In addition to translating, I am the editor-in-chief of an online journal called In geveb. It’s free and it’s online, so I hope that people who find this interesting will start reading that. It’s a great way to plug into the global Yiddish community. It would be a great next step for people. 

Diary of A Lonely Girl in particular, I think, really resonates with college students. It’s about a single woman who is living away from her family and dates a series of awful men who are trying to pressure her to have sex with them. I think there’s something really powerful about knowing that has always happened, that it’s not a new phenomenon, and that this is a woman who is extremely strong in her self-conviction — she won’t be trampled on or put up with that behavior. I hope that students will feel similarly and learn about how to be strong in those kinds of situations. 

Could you tell me a little bit about your background? 

Well, let’s see. I grew up in New Jersey and in Virginia, and also a little bit in England — my family moved a lot. I went to college at the University of Virginia, and I got a B.A. in English Literature and in Jewish Studies. I was working on American Jewish fiction. While I was there, the summer after my Junior year, I got an internship at the Yiddish Book Center which is in Amherst, M.A., so I went there on a summer program thinking, “I’ll learn a little bit about Yiddish — sounds interesting, maybe it will help me with my learning about American Jewish literature.” I kind of fell in love with the community there and the passion people had for Yiddish, so I kept on taking Yiddish after that. I came back to my university, they happened to have intermediate Yiddish at the time, so I took that. Then I went to the Hebrew University of Jerusalem for a year, and I took Yiddish and Hebrew there. Then I went to grad school at Columbia where I got my Ph.D. in Yiddish Studies, and now I’m at the University of Chicago teaching Yiddish language.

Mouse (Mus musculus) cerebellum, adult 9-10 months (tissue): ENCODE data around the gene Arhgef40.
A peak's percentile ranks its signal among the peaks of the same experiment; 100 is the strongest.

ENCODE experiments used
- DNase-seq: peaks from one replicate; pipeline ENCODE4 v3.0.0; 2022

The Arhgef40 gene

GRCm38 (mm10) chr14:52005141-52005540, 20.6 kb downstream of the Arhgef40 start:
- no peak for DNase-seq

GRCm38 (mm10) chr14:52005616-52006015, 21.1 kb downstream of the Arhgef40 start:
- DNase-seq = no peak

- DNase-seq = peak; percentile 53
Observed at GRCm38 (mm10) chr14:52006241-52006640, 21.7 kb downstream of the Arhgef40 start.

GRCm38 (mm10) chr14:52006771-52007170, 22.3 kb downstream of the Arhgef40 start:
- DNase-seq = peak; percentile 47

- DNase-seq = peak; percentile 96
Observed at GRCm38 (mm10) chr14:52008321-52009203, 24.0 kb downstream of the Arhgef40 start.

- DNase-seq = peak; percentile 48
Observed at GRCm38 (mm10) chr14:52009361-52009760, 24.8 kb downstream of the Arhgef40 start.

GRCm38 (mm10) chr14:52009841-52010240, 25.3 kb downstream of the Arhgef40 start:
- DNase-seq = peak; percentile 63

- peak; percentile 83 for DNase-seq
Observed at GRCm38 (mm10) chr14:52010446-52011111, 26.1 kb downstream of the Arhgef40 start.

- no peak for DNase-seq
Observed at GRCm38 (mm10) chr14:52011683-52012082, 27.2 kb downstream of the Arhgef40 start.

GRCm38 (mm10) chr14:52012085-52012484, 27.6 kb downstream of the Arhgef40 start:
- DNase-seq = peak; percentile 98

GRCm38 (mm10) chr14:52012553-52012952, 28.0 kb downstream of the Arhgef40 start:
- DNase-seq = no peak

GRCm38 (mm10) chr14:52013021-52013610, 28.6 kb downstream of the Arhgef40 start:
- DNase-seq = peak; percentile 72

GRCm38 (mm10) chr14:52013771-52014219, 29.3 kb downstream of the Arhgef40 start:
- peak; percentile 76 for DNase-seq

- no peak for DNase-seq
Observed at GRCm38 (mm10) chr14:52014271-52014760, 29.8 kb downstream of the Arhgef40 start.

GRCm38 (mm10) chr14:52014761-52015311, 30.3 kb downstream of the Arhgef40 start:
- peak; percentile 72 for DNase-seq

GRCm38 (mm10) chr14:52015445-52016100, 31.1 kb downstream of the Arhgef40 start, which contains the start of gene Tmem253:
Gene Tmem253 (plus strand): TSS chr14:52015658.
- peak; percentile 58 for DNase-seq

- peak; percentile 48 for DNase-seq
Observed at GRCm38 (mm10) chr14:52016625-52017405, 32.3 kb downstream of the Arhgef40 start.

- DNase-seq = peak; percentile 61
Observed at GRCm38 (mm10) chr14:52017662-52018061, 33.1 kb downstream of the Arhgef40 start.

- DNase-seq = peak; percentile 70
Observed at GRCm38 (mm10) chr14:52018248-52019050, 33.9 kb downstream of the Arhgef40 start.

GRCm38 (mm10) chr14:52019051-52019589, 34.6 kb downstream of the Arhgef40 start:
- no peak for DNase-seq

What drew you to Oberlin College as a community for this talk? 

I was invited by Shari Rabin — and I was really excited to get the invitation. This is the first time I’ve spoken in person about this book since March 2020. I was invited to speak in a class this morning, and I was in a room with people who had read the book before, and I’ve never had that happen before. It was really cool.